Music Streaming Company ‘Spotify’ Facing Massive $150+ Million Lawsuit Over Improper Licensing and Royalty Payment Dispute - Fordham Intellectual Property, Media & Entertainment Law Journal
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Music Streaming Company ‘Spotify’ Facing Massive $150+ Million Lawsuit Over Improper Licensing and Royalty Payment Dispute

Music Streaming Company ‘Spotify’ Facing Massive $150+ Million Lawsuit Over Improper Licensing and Royalty Payment Dispute

Spotify is currently facing a class action lawsuit, filed by David Lowery—lead singer of Camper van Beethoven and Cracker— on December 28, 2015. The lawsuit is estimated to be worth at least $150 million. Lowery is alleging that Spotify “knowingly, willingly, and unlawfully reproduces and distributes copyrighted compositions without obtaining mechanical licenses.”1

Though typically unknown, songs have two separate copyrights—one for the song’s composition, and one for the song’s sound recording. In order for Spotify to obtain permission for the sound recording, it must pay royalty fees to the song’s distributor, at a negotiated rate, to obtain a license to use the sound recording. Additionally, Spotify must obtain a license from the publisher of the song’s composition. In order to obtain such a license, Spotify must either get it directly from the publisher, or they must send a Notice of Intent to use the song to the publisher at least 30 days prior to the song being used. Payment must also be made to the publisher, at 9.1 cents per sale, for use of the composition—this is called a mechanical royalty. Paying the mechanical royalty is crucial in obtaining what is known as a “mechanical license,” and therefore being able to distribute the song.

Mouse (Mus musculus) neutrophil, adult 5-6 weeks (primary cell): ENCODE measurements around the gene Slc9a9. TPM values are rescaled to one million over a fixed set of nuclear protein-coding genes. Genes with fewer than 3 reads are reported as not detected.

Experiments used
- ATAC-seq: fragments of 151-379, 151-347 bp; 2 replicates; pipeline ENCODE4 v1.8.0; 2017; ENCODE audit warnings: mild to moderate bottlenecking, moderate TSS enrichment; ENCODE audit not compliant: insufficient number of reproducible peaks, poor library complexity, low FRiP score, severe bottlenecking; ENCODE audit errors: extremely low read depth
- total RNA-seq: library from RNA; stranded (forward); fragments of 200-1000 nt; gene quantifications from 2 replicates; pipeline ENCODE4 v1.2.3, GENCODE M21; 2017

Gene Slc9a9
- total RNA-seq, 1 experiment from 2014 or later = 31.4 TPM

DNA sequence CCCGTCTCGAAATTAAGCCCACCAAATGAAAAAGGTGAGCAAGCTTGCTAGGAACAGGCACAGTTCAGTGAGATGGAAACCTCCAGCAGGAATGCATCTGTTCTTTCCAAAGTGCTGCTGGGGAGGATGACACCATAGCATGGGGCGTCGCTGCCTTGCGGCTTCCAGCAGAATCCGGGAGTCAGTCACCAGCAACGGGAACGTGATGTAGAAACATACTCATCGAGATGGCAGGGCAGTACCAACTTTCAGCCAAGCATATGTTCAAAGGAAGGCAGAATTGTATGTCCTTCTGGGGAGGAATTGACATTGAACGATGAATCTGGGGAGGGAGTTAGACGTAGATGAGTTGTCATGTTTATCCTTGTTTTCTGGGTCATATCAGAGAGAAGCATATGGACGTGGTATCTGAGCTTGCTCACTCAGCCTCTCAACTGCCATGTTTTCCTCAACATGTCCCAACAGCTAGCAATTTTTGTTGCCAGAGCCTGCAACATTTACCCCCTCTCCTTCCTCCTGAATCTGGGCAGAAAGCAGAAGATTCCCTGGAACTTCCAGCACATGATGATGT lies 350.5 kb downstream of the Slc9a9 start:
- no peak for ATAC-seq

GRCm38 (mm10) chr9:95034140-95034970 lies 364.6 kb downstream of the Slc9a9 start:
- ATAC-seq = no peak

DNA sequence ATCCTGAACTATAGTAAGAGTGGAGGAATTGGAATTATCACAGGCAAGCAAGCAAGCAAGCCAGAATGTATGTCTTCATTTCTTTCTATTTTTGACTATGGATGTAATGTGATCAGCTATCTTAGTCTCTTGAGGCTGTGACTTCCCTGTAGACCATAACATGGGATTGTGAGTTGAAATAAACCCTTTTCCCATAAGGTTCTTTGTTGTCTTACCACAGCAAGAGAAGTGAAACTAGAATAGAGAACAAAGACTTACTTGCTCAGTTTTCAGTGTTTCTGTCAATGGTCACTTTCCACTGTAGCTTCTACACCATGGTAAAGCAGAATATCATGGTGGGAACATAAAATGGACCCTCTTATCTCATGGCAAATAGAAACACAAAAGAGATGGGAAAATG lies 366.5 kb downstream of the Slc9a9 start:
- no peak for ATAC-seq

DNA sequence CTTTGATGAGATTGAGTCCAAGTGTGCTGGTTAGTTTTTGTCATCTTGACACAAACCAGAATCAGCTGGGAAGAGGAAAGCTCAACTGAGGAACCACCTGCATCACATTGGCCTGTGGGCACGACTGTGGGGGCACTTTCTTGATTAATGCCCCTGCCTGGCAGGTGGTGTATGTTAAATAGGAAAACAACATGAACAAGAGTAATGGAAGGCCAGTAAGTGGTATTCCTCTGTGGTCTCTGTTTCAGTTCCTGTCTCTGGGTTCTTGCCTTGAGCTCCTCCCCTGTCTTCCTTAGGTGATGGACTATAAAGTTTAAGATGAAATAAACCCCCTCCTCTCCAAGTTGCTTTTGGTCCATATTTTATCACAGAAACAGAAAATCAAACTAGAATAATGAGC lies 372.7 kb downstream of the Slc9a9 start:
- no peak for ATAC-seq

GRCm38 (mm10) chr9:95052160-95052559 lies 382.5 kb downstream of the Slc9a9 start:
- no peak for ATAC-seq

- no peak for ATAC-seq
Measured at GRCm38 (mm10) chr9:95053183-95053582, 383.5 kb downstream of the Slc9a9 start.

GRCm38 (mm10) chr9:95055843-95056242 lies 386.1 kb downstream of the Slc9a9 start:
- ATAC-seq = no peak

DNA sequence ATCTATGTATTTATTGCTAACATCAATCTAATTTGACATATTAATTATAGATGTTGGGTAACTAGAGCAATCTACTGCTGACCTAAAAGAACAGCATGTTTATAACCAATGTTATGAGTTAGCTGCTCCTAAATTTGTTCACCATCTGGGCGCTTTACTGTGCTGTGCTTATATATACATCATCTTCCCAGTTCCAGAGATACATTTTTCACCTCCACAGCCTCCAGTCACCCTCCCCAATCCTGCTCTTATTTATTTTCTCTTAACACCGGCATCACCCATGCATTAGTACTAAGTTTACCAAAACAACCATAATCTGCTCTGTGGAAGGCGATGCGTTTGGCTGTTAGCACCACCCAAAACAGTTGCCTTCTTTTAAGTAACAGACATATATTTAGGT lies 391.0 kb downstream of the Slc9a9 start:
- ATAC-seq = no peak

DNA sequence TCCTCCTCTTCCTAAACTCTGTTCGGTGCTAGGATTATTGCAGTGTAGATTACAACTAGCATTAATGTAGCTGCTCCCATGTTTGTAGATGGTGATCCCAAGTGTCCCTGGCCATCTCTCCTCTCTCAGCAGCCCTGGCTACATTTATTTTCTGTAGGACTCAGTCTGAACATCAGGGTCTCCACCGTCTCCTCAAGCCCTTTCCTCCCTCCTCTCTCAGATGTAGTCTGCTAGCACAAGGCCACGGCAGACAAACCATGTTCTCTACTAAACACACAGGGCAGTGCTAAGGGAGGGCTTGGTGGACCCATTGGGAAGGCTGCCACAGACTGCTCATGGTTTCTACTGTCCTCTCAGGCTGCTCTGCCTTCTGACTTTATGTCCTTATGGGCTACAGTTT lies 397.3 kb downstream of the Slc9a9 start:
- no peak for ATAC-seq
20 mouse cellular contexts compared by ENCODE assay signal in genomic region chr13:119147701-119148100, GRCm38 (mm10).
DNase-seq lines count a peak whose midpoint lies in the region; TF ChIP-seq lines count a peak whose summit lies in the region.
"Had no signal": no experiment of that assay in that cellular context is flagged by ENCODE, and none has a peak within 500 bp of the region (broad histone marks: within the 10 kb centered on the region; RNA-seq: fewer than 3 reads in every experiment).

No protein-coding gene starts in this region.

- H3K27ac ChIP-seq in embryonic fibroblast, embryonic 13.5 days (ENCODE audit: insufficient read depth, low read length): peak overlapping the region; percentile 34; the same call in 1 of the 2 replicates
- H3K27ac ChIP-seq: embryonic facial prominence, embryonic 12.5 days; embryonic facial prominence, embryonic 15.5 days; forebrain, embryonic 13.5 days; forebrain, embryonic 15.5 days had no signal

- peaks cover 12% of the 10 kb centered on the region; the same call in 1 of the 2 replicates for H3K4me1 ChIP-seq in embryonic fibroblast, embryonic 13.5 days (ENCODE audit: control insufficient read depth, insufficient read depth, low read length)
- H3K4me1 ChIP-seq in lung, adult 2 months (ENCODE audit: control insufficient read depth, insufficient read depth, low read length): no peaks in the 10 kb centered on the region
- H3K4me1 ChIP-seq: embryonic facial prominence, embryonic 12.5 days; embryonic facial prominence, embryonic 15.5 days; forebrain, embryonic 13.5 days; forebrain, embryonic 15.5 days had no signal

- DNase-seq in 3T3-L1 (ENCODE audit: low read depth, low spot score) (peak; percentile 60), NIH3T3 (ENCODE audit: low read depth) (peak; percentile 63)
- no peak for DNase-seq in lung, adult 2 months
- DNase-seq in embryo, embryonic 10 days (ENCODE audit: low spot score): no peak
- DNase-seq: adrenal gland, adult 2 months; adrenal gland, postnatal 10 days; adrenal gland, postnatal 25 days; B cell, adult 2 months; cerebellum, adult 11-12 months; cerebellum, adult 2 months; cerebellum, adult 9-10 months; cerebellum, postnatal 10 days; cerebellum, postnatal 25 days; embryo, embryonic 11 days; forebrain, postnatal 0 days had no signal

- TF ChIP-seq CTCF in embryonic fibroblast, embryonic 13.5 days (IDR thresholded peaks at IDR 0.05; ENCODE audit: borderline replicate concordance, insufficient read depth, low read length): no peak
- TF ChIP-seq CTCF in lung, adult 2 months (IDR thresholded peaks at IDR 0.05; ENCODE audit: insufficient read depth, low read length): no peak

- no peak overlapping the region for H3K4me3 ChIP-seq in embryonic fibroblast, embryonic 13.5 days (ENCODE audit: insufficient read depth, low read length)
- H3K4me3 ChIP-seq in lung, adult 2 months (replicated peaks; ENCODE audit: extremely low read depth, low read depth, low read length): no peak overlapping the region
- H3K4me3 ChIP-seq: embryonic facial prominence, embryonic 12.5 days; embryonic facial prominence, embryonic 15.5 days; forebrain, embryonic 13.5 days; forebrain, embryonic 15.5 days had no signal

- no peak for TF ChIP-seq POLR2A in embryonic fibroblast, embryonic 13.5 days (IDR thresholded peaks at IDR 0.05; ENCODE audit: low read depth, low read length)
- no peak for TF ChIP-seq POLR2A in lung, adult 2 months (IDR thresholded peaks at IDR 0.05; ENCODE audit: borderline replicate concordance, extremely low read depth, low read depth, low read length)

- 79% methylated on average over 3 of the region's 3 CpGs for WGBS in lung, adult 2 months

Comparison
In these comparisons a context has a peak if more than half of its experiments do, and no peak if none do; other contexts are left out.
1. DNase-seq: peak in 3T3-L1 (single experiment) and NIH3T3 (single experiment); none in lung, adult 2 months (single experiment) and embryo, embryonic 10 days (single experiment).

The claim is based on Spotify’s lack of obtaining the mechanical licenses to distribute songs created by the plaintiffs, and for not making the required royalty payments to those same publishers. In not obtaining permission, and by not paying the royalties that they are supposed to be paying, Spotify is alleged to be distributing unlicensed songs to its users. They are alleged to have not directly obtained the licenses from the publishers, nor have they sent out the Notices of Intent. The songs at issue are estimated to have reached roughly 75 million users.

According to Spotify, due to the often occurrence of missing information to identify the proper rights holders of songs, royalty payments will be set aside until they can identify the correct parties to pay. According to unnamed sources, Spotify has a separate fund set aside with the royalty payments waiting to be dispersed—it contains somewhere between $17 million to $25 million to be distributed to the rights holders of the alleged unlicensed songs.

The class action suit is seeking relief in the form of: (1) restitution of the profits they have made from the songs; (2) damages to be determined at trial: and (3) an injunction prohibiting Spotify from continuing to offer the songs to their users.